Meetings held in Playa del Carmen, Campeche; Zaachila, Oaxaca, and Celaya, Guanajuato, formulated similar demands, among which are:
First. Adopt a general law of consultation and free and informed prior consent for indigenous peoples and communities. The law should establish a system of safeguards and protection of forests and their inhabitants, following international agreements for indigenous peoples signed by the Mexican government.
Second. Remove from discussion the articles of the presidential initiative for the hydrocarbons law that establish legal easements and temporary occupations.
Third. [Specify] that the special concurrent program be multi-year, in order to accommodate strategic planning with outcomes for indigenous and peasant development.
Fourth. [Institute] a program of support and subsidy for diesel, natural gas and gasoline for farmers.
Fifth. [Recognize] that organized peasant and indigenous communal entities are to be considered bodies of public interest owing to the contributions that the countryside has made in developing and strengthening the country.
Sixth. [Institute] an enterprise of a statist nature that would act directly in the agricultural and food market through price regulations and compensatory public policies for both producers and consumers, thereby lowering the prices of basic food products. In order to assure full food sovereignty: No transgenic maize [corn] and no [agricultural] monopolies.
Seventh. Release, by means of an amnesty law, political prisoners, whose sole responsibility has been defense of their territories and their communities in opposition to megaprojects that undermine and devastate the natural resources in their territory.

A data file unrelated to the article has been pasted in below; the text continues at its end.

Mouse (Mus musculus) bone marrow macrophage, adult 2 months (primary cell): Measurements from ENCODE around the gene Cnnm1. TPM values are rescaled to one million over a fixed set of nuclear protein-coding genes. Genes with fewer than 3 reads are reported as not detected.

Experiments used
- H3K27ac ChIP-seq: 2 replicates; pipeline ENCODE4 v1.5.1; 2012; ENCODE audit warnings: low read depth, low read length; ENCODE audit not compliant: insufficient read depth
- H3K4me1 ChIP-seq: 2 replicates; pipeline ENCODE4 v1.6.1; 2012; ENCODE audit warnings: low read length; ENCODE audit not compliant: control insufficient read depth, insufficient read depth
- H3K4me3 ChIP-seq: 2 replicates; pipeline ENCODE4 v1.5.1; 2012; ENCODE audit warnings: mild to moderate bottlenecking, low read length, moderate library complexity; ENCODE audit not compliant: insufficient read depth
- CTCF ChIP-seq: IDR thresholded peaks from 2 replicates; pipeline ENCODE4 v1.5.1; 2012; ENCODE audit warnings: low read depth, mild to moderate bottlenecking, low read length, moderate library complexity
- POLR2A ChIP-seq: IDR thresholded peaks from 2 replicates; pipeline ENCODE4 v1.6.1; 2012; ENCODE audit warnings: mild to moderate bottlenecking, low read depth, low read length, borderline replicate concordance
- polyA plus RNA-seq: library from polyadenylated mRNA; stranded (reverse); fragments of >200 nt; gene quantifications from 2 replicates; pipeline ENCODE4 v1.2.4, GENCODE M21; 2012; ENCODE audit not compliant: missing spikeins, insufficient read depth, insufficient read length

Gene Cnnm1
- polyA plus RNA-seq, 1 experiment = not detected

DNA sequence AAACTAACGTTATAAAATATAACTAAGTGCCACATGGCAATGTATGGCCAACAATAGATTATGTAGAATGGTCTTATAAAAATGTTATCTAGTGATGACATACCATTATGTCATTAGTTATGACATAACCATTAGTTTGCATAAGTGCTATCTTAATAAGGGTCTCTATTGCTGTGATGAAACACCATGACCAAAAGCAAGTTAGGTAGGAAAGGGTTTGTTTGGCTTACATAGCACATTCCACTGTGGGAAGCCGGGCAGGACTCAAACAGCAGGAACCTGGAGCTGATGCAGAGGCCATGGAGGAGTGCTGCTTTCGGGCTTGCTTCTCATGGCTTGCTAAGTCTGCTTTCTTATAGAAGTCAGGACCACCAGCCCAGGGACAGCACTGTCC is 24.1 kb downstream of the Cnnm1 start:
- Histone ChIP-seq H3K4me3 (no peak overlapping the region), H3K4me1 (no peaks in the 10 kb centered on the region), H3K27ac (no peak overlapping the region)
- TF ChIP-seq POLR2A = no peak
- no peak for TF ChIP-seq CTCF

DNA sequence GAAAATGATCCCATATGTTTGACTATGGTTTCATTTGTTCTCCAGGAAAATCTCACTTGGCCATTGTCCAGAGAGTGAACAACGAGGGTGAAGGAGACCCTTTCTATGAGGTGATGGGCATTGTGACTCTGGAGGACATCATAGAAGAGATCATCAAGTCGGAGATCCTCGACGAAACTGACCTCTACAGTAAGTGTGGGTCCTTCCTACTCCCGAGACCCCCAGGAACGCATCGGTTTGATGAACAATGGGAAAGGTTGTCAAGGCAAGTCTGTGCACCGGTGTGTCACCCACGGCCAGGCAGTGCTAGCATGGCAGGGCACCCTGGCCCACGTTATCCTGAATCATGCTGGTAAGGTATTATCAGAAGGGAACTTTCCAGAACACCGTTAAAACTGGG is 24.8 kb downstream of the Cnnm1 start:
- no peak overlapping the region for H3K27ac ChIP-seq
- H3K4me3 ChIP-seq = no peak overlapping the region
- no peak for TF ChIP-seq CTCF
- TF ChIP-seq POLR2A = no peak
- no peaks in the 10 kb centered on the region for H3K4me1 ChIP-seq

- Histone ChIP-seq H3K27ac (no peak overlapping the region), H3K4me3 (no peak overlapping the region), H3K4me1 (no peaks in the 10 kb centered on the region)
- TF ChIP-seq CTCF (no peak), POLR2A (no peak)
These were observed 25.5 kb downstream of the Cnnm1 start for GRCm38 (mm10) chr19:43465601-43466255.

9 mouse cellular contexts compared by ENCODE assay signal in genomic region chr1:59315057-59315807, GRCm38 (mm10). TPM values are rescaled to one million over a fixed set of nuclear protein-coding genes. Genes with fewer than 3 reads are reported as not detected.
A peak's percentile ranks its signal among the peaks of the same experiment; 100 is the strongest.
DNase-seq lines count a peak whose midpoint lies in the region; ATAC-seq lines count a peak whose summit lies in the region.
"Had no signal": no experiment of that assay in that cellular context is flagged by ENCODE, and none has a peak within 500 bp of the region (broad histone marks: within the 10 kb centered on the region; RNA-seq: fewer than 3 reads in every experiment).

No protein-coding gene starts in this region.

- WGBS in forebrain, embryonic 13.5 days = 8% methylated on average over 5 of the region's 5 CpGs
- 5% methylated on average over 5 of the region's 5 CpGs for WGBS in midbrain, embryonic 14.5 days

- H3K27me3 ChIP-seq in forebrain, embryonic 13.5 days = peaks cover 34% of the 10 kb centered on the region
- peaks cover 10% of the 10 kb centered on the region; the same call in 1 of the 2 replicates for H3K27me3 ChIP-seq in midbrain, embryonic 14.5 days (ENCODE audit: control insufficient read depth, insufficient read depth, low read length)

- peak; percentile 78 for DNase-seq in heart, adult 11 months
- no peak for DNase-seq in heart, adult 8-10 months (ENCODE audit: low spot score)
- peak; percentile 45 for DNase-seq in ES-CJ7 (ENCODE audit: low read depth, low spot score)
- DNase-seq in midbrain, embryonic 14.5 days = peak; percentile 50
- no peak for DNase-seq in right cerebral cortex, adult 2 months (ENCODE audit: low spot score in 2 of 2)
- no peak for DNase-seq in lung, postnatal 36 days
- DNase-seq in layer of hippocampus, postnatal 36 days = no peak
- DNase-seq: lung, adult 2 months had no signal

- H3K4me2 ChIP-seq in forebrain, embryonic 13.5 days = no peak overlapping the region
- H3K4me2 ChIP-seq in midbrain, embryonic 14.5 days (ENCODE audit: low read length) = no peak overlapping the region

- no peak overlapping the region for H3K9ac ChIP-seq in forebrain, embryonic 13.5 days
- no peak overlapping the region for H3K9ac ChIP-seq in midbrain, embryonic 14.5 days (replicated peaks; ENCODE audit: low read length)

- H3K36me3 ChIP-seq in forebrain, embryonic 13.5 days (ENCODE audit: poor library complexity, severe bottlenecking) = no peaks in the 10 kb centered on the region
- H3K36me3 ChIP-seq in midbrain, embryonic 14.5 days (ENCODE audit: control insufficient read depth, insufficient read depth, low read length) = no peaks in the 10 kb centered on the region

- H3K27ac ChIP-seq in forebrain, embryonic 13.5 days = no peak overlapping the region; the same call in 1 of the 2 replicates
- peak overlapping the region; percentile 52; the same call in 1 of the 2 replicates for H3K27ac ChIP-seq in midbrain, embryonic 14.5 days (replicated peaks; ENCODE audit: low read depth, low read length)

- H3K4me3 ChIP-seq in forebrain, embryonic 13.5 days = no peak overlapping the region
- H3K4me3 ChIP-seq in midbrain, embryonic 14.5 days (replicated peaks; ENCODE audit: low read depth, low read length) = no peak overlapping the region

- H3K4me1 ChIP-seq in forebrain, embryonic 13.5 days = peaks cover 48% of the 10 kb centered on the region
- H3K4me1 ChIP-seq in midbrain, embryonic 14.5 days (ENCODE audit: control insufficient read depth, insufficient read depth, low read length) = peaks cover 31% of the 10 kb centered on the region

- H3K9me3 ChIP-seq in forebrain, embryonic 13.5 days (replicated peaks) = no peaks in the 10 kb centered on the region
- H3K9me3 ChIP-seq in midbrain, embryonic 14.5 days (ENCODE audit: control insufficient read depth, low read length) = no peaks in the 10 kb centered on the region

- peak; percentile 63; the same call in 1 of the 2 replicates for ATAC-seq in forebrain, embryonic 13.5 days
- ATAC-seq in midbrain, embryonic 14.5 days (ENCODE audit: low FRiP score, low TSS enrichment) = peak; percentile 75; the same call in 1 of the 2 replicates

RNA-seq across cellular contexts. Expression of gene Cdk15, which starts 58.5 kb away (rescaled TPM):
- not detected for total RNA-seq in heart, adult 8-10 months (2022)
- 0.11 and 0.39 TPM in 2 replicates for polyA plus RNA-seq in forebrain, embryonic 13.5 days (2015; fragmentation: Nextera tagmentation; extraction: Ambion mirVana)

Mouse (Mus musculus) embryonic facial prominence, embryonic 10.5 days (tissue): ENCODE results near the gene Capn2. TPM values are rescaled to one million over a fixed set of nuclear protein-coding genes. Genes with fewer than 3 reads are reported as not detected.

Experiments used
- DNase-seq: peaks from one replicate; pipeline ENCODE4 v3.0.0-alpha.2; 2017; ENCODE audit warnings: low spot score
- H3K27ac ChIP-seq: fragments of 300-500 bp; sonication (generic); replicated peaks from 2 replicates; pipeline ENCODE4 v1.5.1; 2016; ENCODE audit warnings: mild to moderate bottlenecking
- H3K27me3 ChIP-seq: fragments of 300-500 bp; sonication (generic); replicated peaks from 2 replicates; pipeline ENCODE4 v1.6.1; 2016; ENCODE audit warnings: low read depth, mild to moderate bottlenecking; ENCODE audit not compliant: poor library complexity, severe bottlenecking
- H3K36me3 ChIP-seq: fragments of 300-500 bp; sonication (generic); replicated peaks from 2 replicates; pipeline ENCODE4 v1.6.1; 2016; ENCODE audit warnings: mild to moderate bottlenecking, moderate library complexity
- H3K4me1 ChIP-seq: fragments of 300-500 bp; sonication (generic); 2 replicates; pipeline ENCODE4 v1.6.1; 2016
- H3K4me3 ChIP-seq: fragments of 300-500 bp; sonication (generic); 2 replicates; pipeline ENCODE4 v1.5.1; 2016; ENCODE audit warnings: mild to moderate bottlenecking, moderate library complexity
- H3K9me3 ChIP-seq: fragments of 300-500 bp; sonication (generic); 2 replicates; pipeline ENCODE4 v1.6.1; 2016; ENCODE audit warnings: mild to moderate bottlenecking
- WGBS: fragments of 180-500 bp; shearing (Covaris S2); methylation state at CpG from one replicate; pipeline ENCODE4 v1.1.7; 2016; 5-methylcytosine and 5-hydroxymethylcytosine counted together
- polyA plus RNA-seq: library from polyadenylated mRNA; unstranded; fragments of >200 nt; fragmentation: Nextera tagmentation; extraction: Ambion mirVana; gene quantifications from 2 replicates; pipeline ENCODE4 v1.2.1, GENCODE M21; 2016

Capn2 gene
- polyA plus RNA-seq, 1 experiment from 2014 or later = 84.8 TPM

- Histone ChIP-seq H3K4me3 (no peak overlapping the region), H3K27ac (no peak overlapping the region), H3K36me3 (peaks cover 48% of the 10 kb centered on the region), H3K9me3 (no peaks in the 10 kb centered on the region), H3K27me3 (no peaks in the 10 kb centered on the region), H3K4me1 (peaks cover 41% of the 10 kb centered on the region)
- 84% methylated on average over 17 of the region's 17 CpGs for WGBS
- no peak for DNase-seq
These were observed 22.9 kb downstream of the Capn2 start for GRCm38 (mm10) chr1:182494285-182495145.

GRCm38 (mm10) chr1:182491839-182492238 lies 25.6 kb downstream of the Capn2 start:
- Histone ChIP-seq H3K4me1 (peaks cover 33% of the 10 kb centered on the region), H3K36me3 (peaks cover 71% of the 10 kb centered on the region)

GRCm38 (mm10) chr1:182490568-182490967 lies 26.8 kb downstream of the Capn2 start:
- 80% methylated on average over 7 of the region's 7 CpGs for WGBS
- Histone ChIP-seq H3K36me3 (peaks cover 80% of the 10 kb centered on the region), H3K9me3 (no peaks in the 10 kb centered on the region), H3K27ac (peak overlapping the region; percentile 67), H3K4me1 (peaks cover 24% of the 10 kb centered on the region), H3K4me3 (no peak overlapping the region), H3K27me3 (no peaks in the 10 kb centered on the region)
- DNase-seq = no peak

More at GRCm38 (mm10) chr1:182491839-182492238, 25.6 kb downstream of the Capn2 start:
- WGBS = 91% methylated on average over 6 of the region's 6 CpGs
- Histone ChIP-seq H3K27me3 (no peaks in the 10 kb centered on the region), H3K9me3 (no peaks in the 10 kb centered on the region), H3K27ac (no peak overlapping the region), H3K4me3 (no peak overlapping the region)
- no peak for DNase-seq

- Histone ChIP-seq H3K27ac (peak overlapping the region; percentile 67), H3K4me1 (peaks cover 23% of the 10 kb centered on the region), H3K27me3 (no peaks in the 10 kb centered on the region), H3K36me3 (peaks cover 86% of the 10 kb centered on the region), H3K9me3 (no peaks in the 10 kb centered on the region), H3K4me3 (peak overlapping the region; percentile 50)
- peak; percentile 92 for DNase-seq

Eighth. Create a bank for agriculture and rural development with first and second level functions, an entity with its own assets and functional autonomy whose mission would be to finance the production of staple foods, promote chains of value, foster sustainable development and encourage rural financial intermediaries operated by producers.
These organizations know that the current situation, permeated by violence both by organized crime and that unleashed by the State, requires an extensive unification. The first proposal is to carry out the great mobilization on July 23 in Mexico City, as well as actions in the states, particularly on the international bridges.
A legitimate, peaceful and legal peasant uprising provoked by the attempted looting of their lands can have a greater political and social impact than that generated by the original actions of the self-defense groups in Michoacán.
*Roberto Rico, peasant leader, is also author of the book "The Return: Union of Peoples’ Communities in the Valley of Mexico" [i.e., Mexico City] [El retorno: la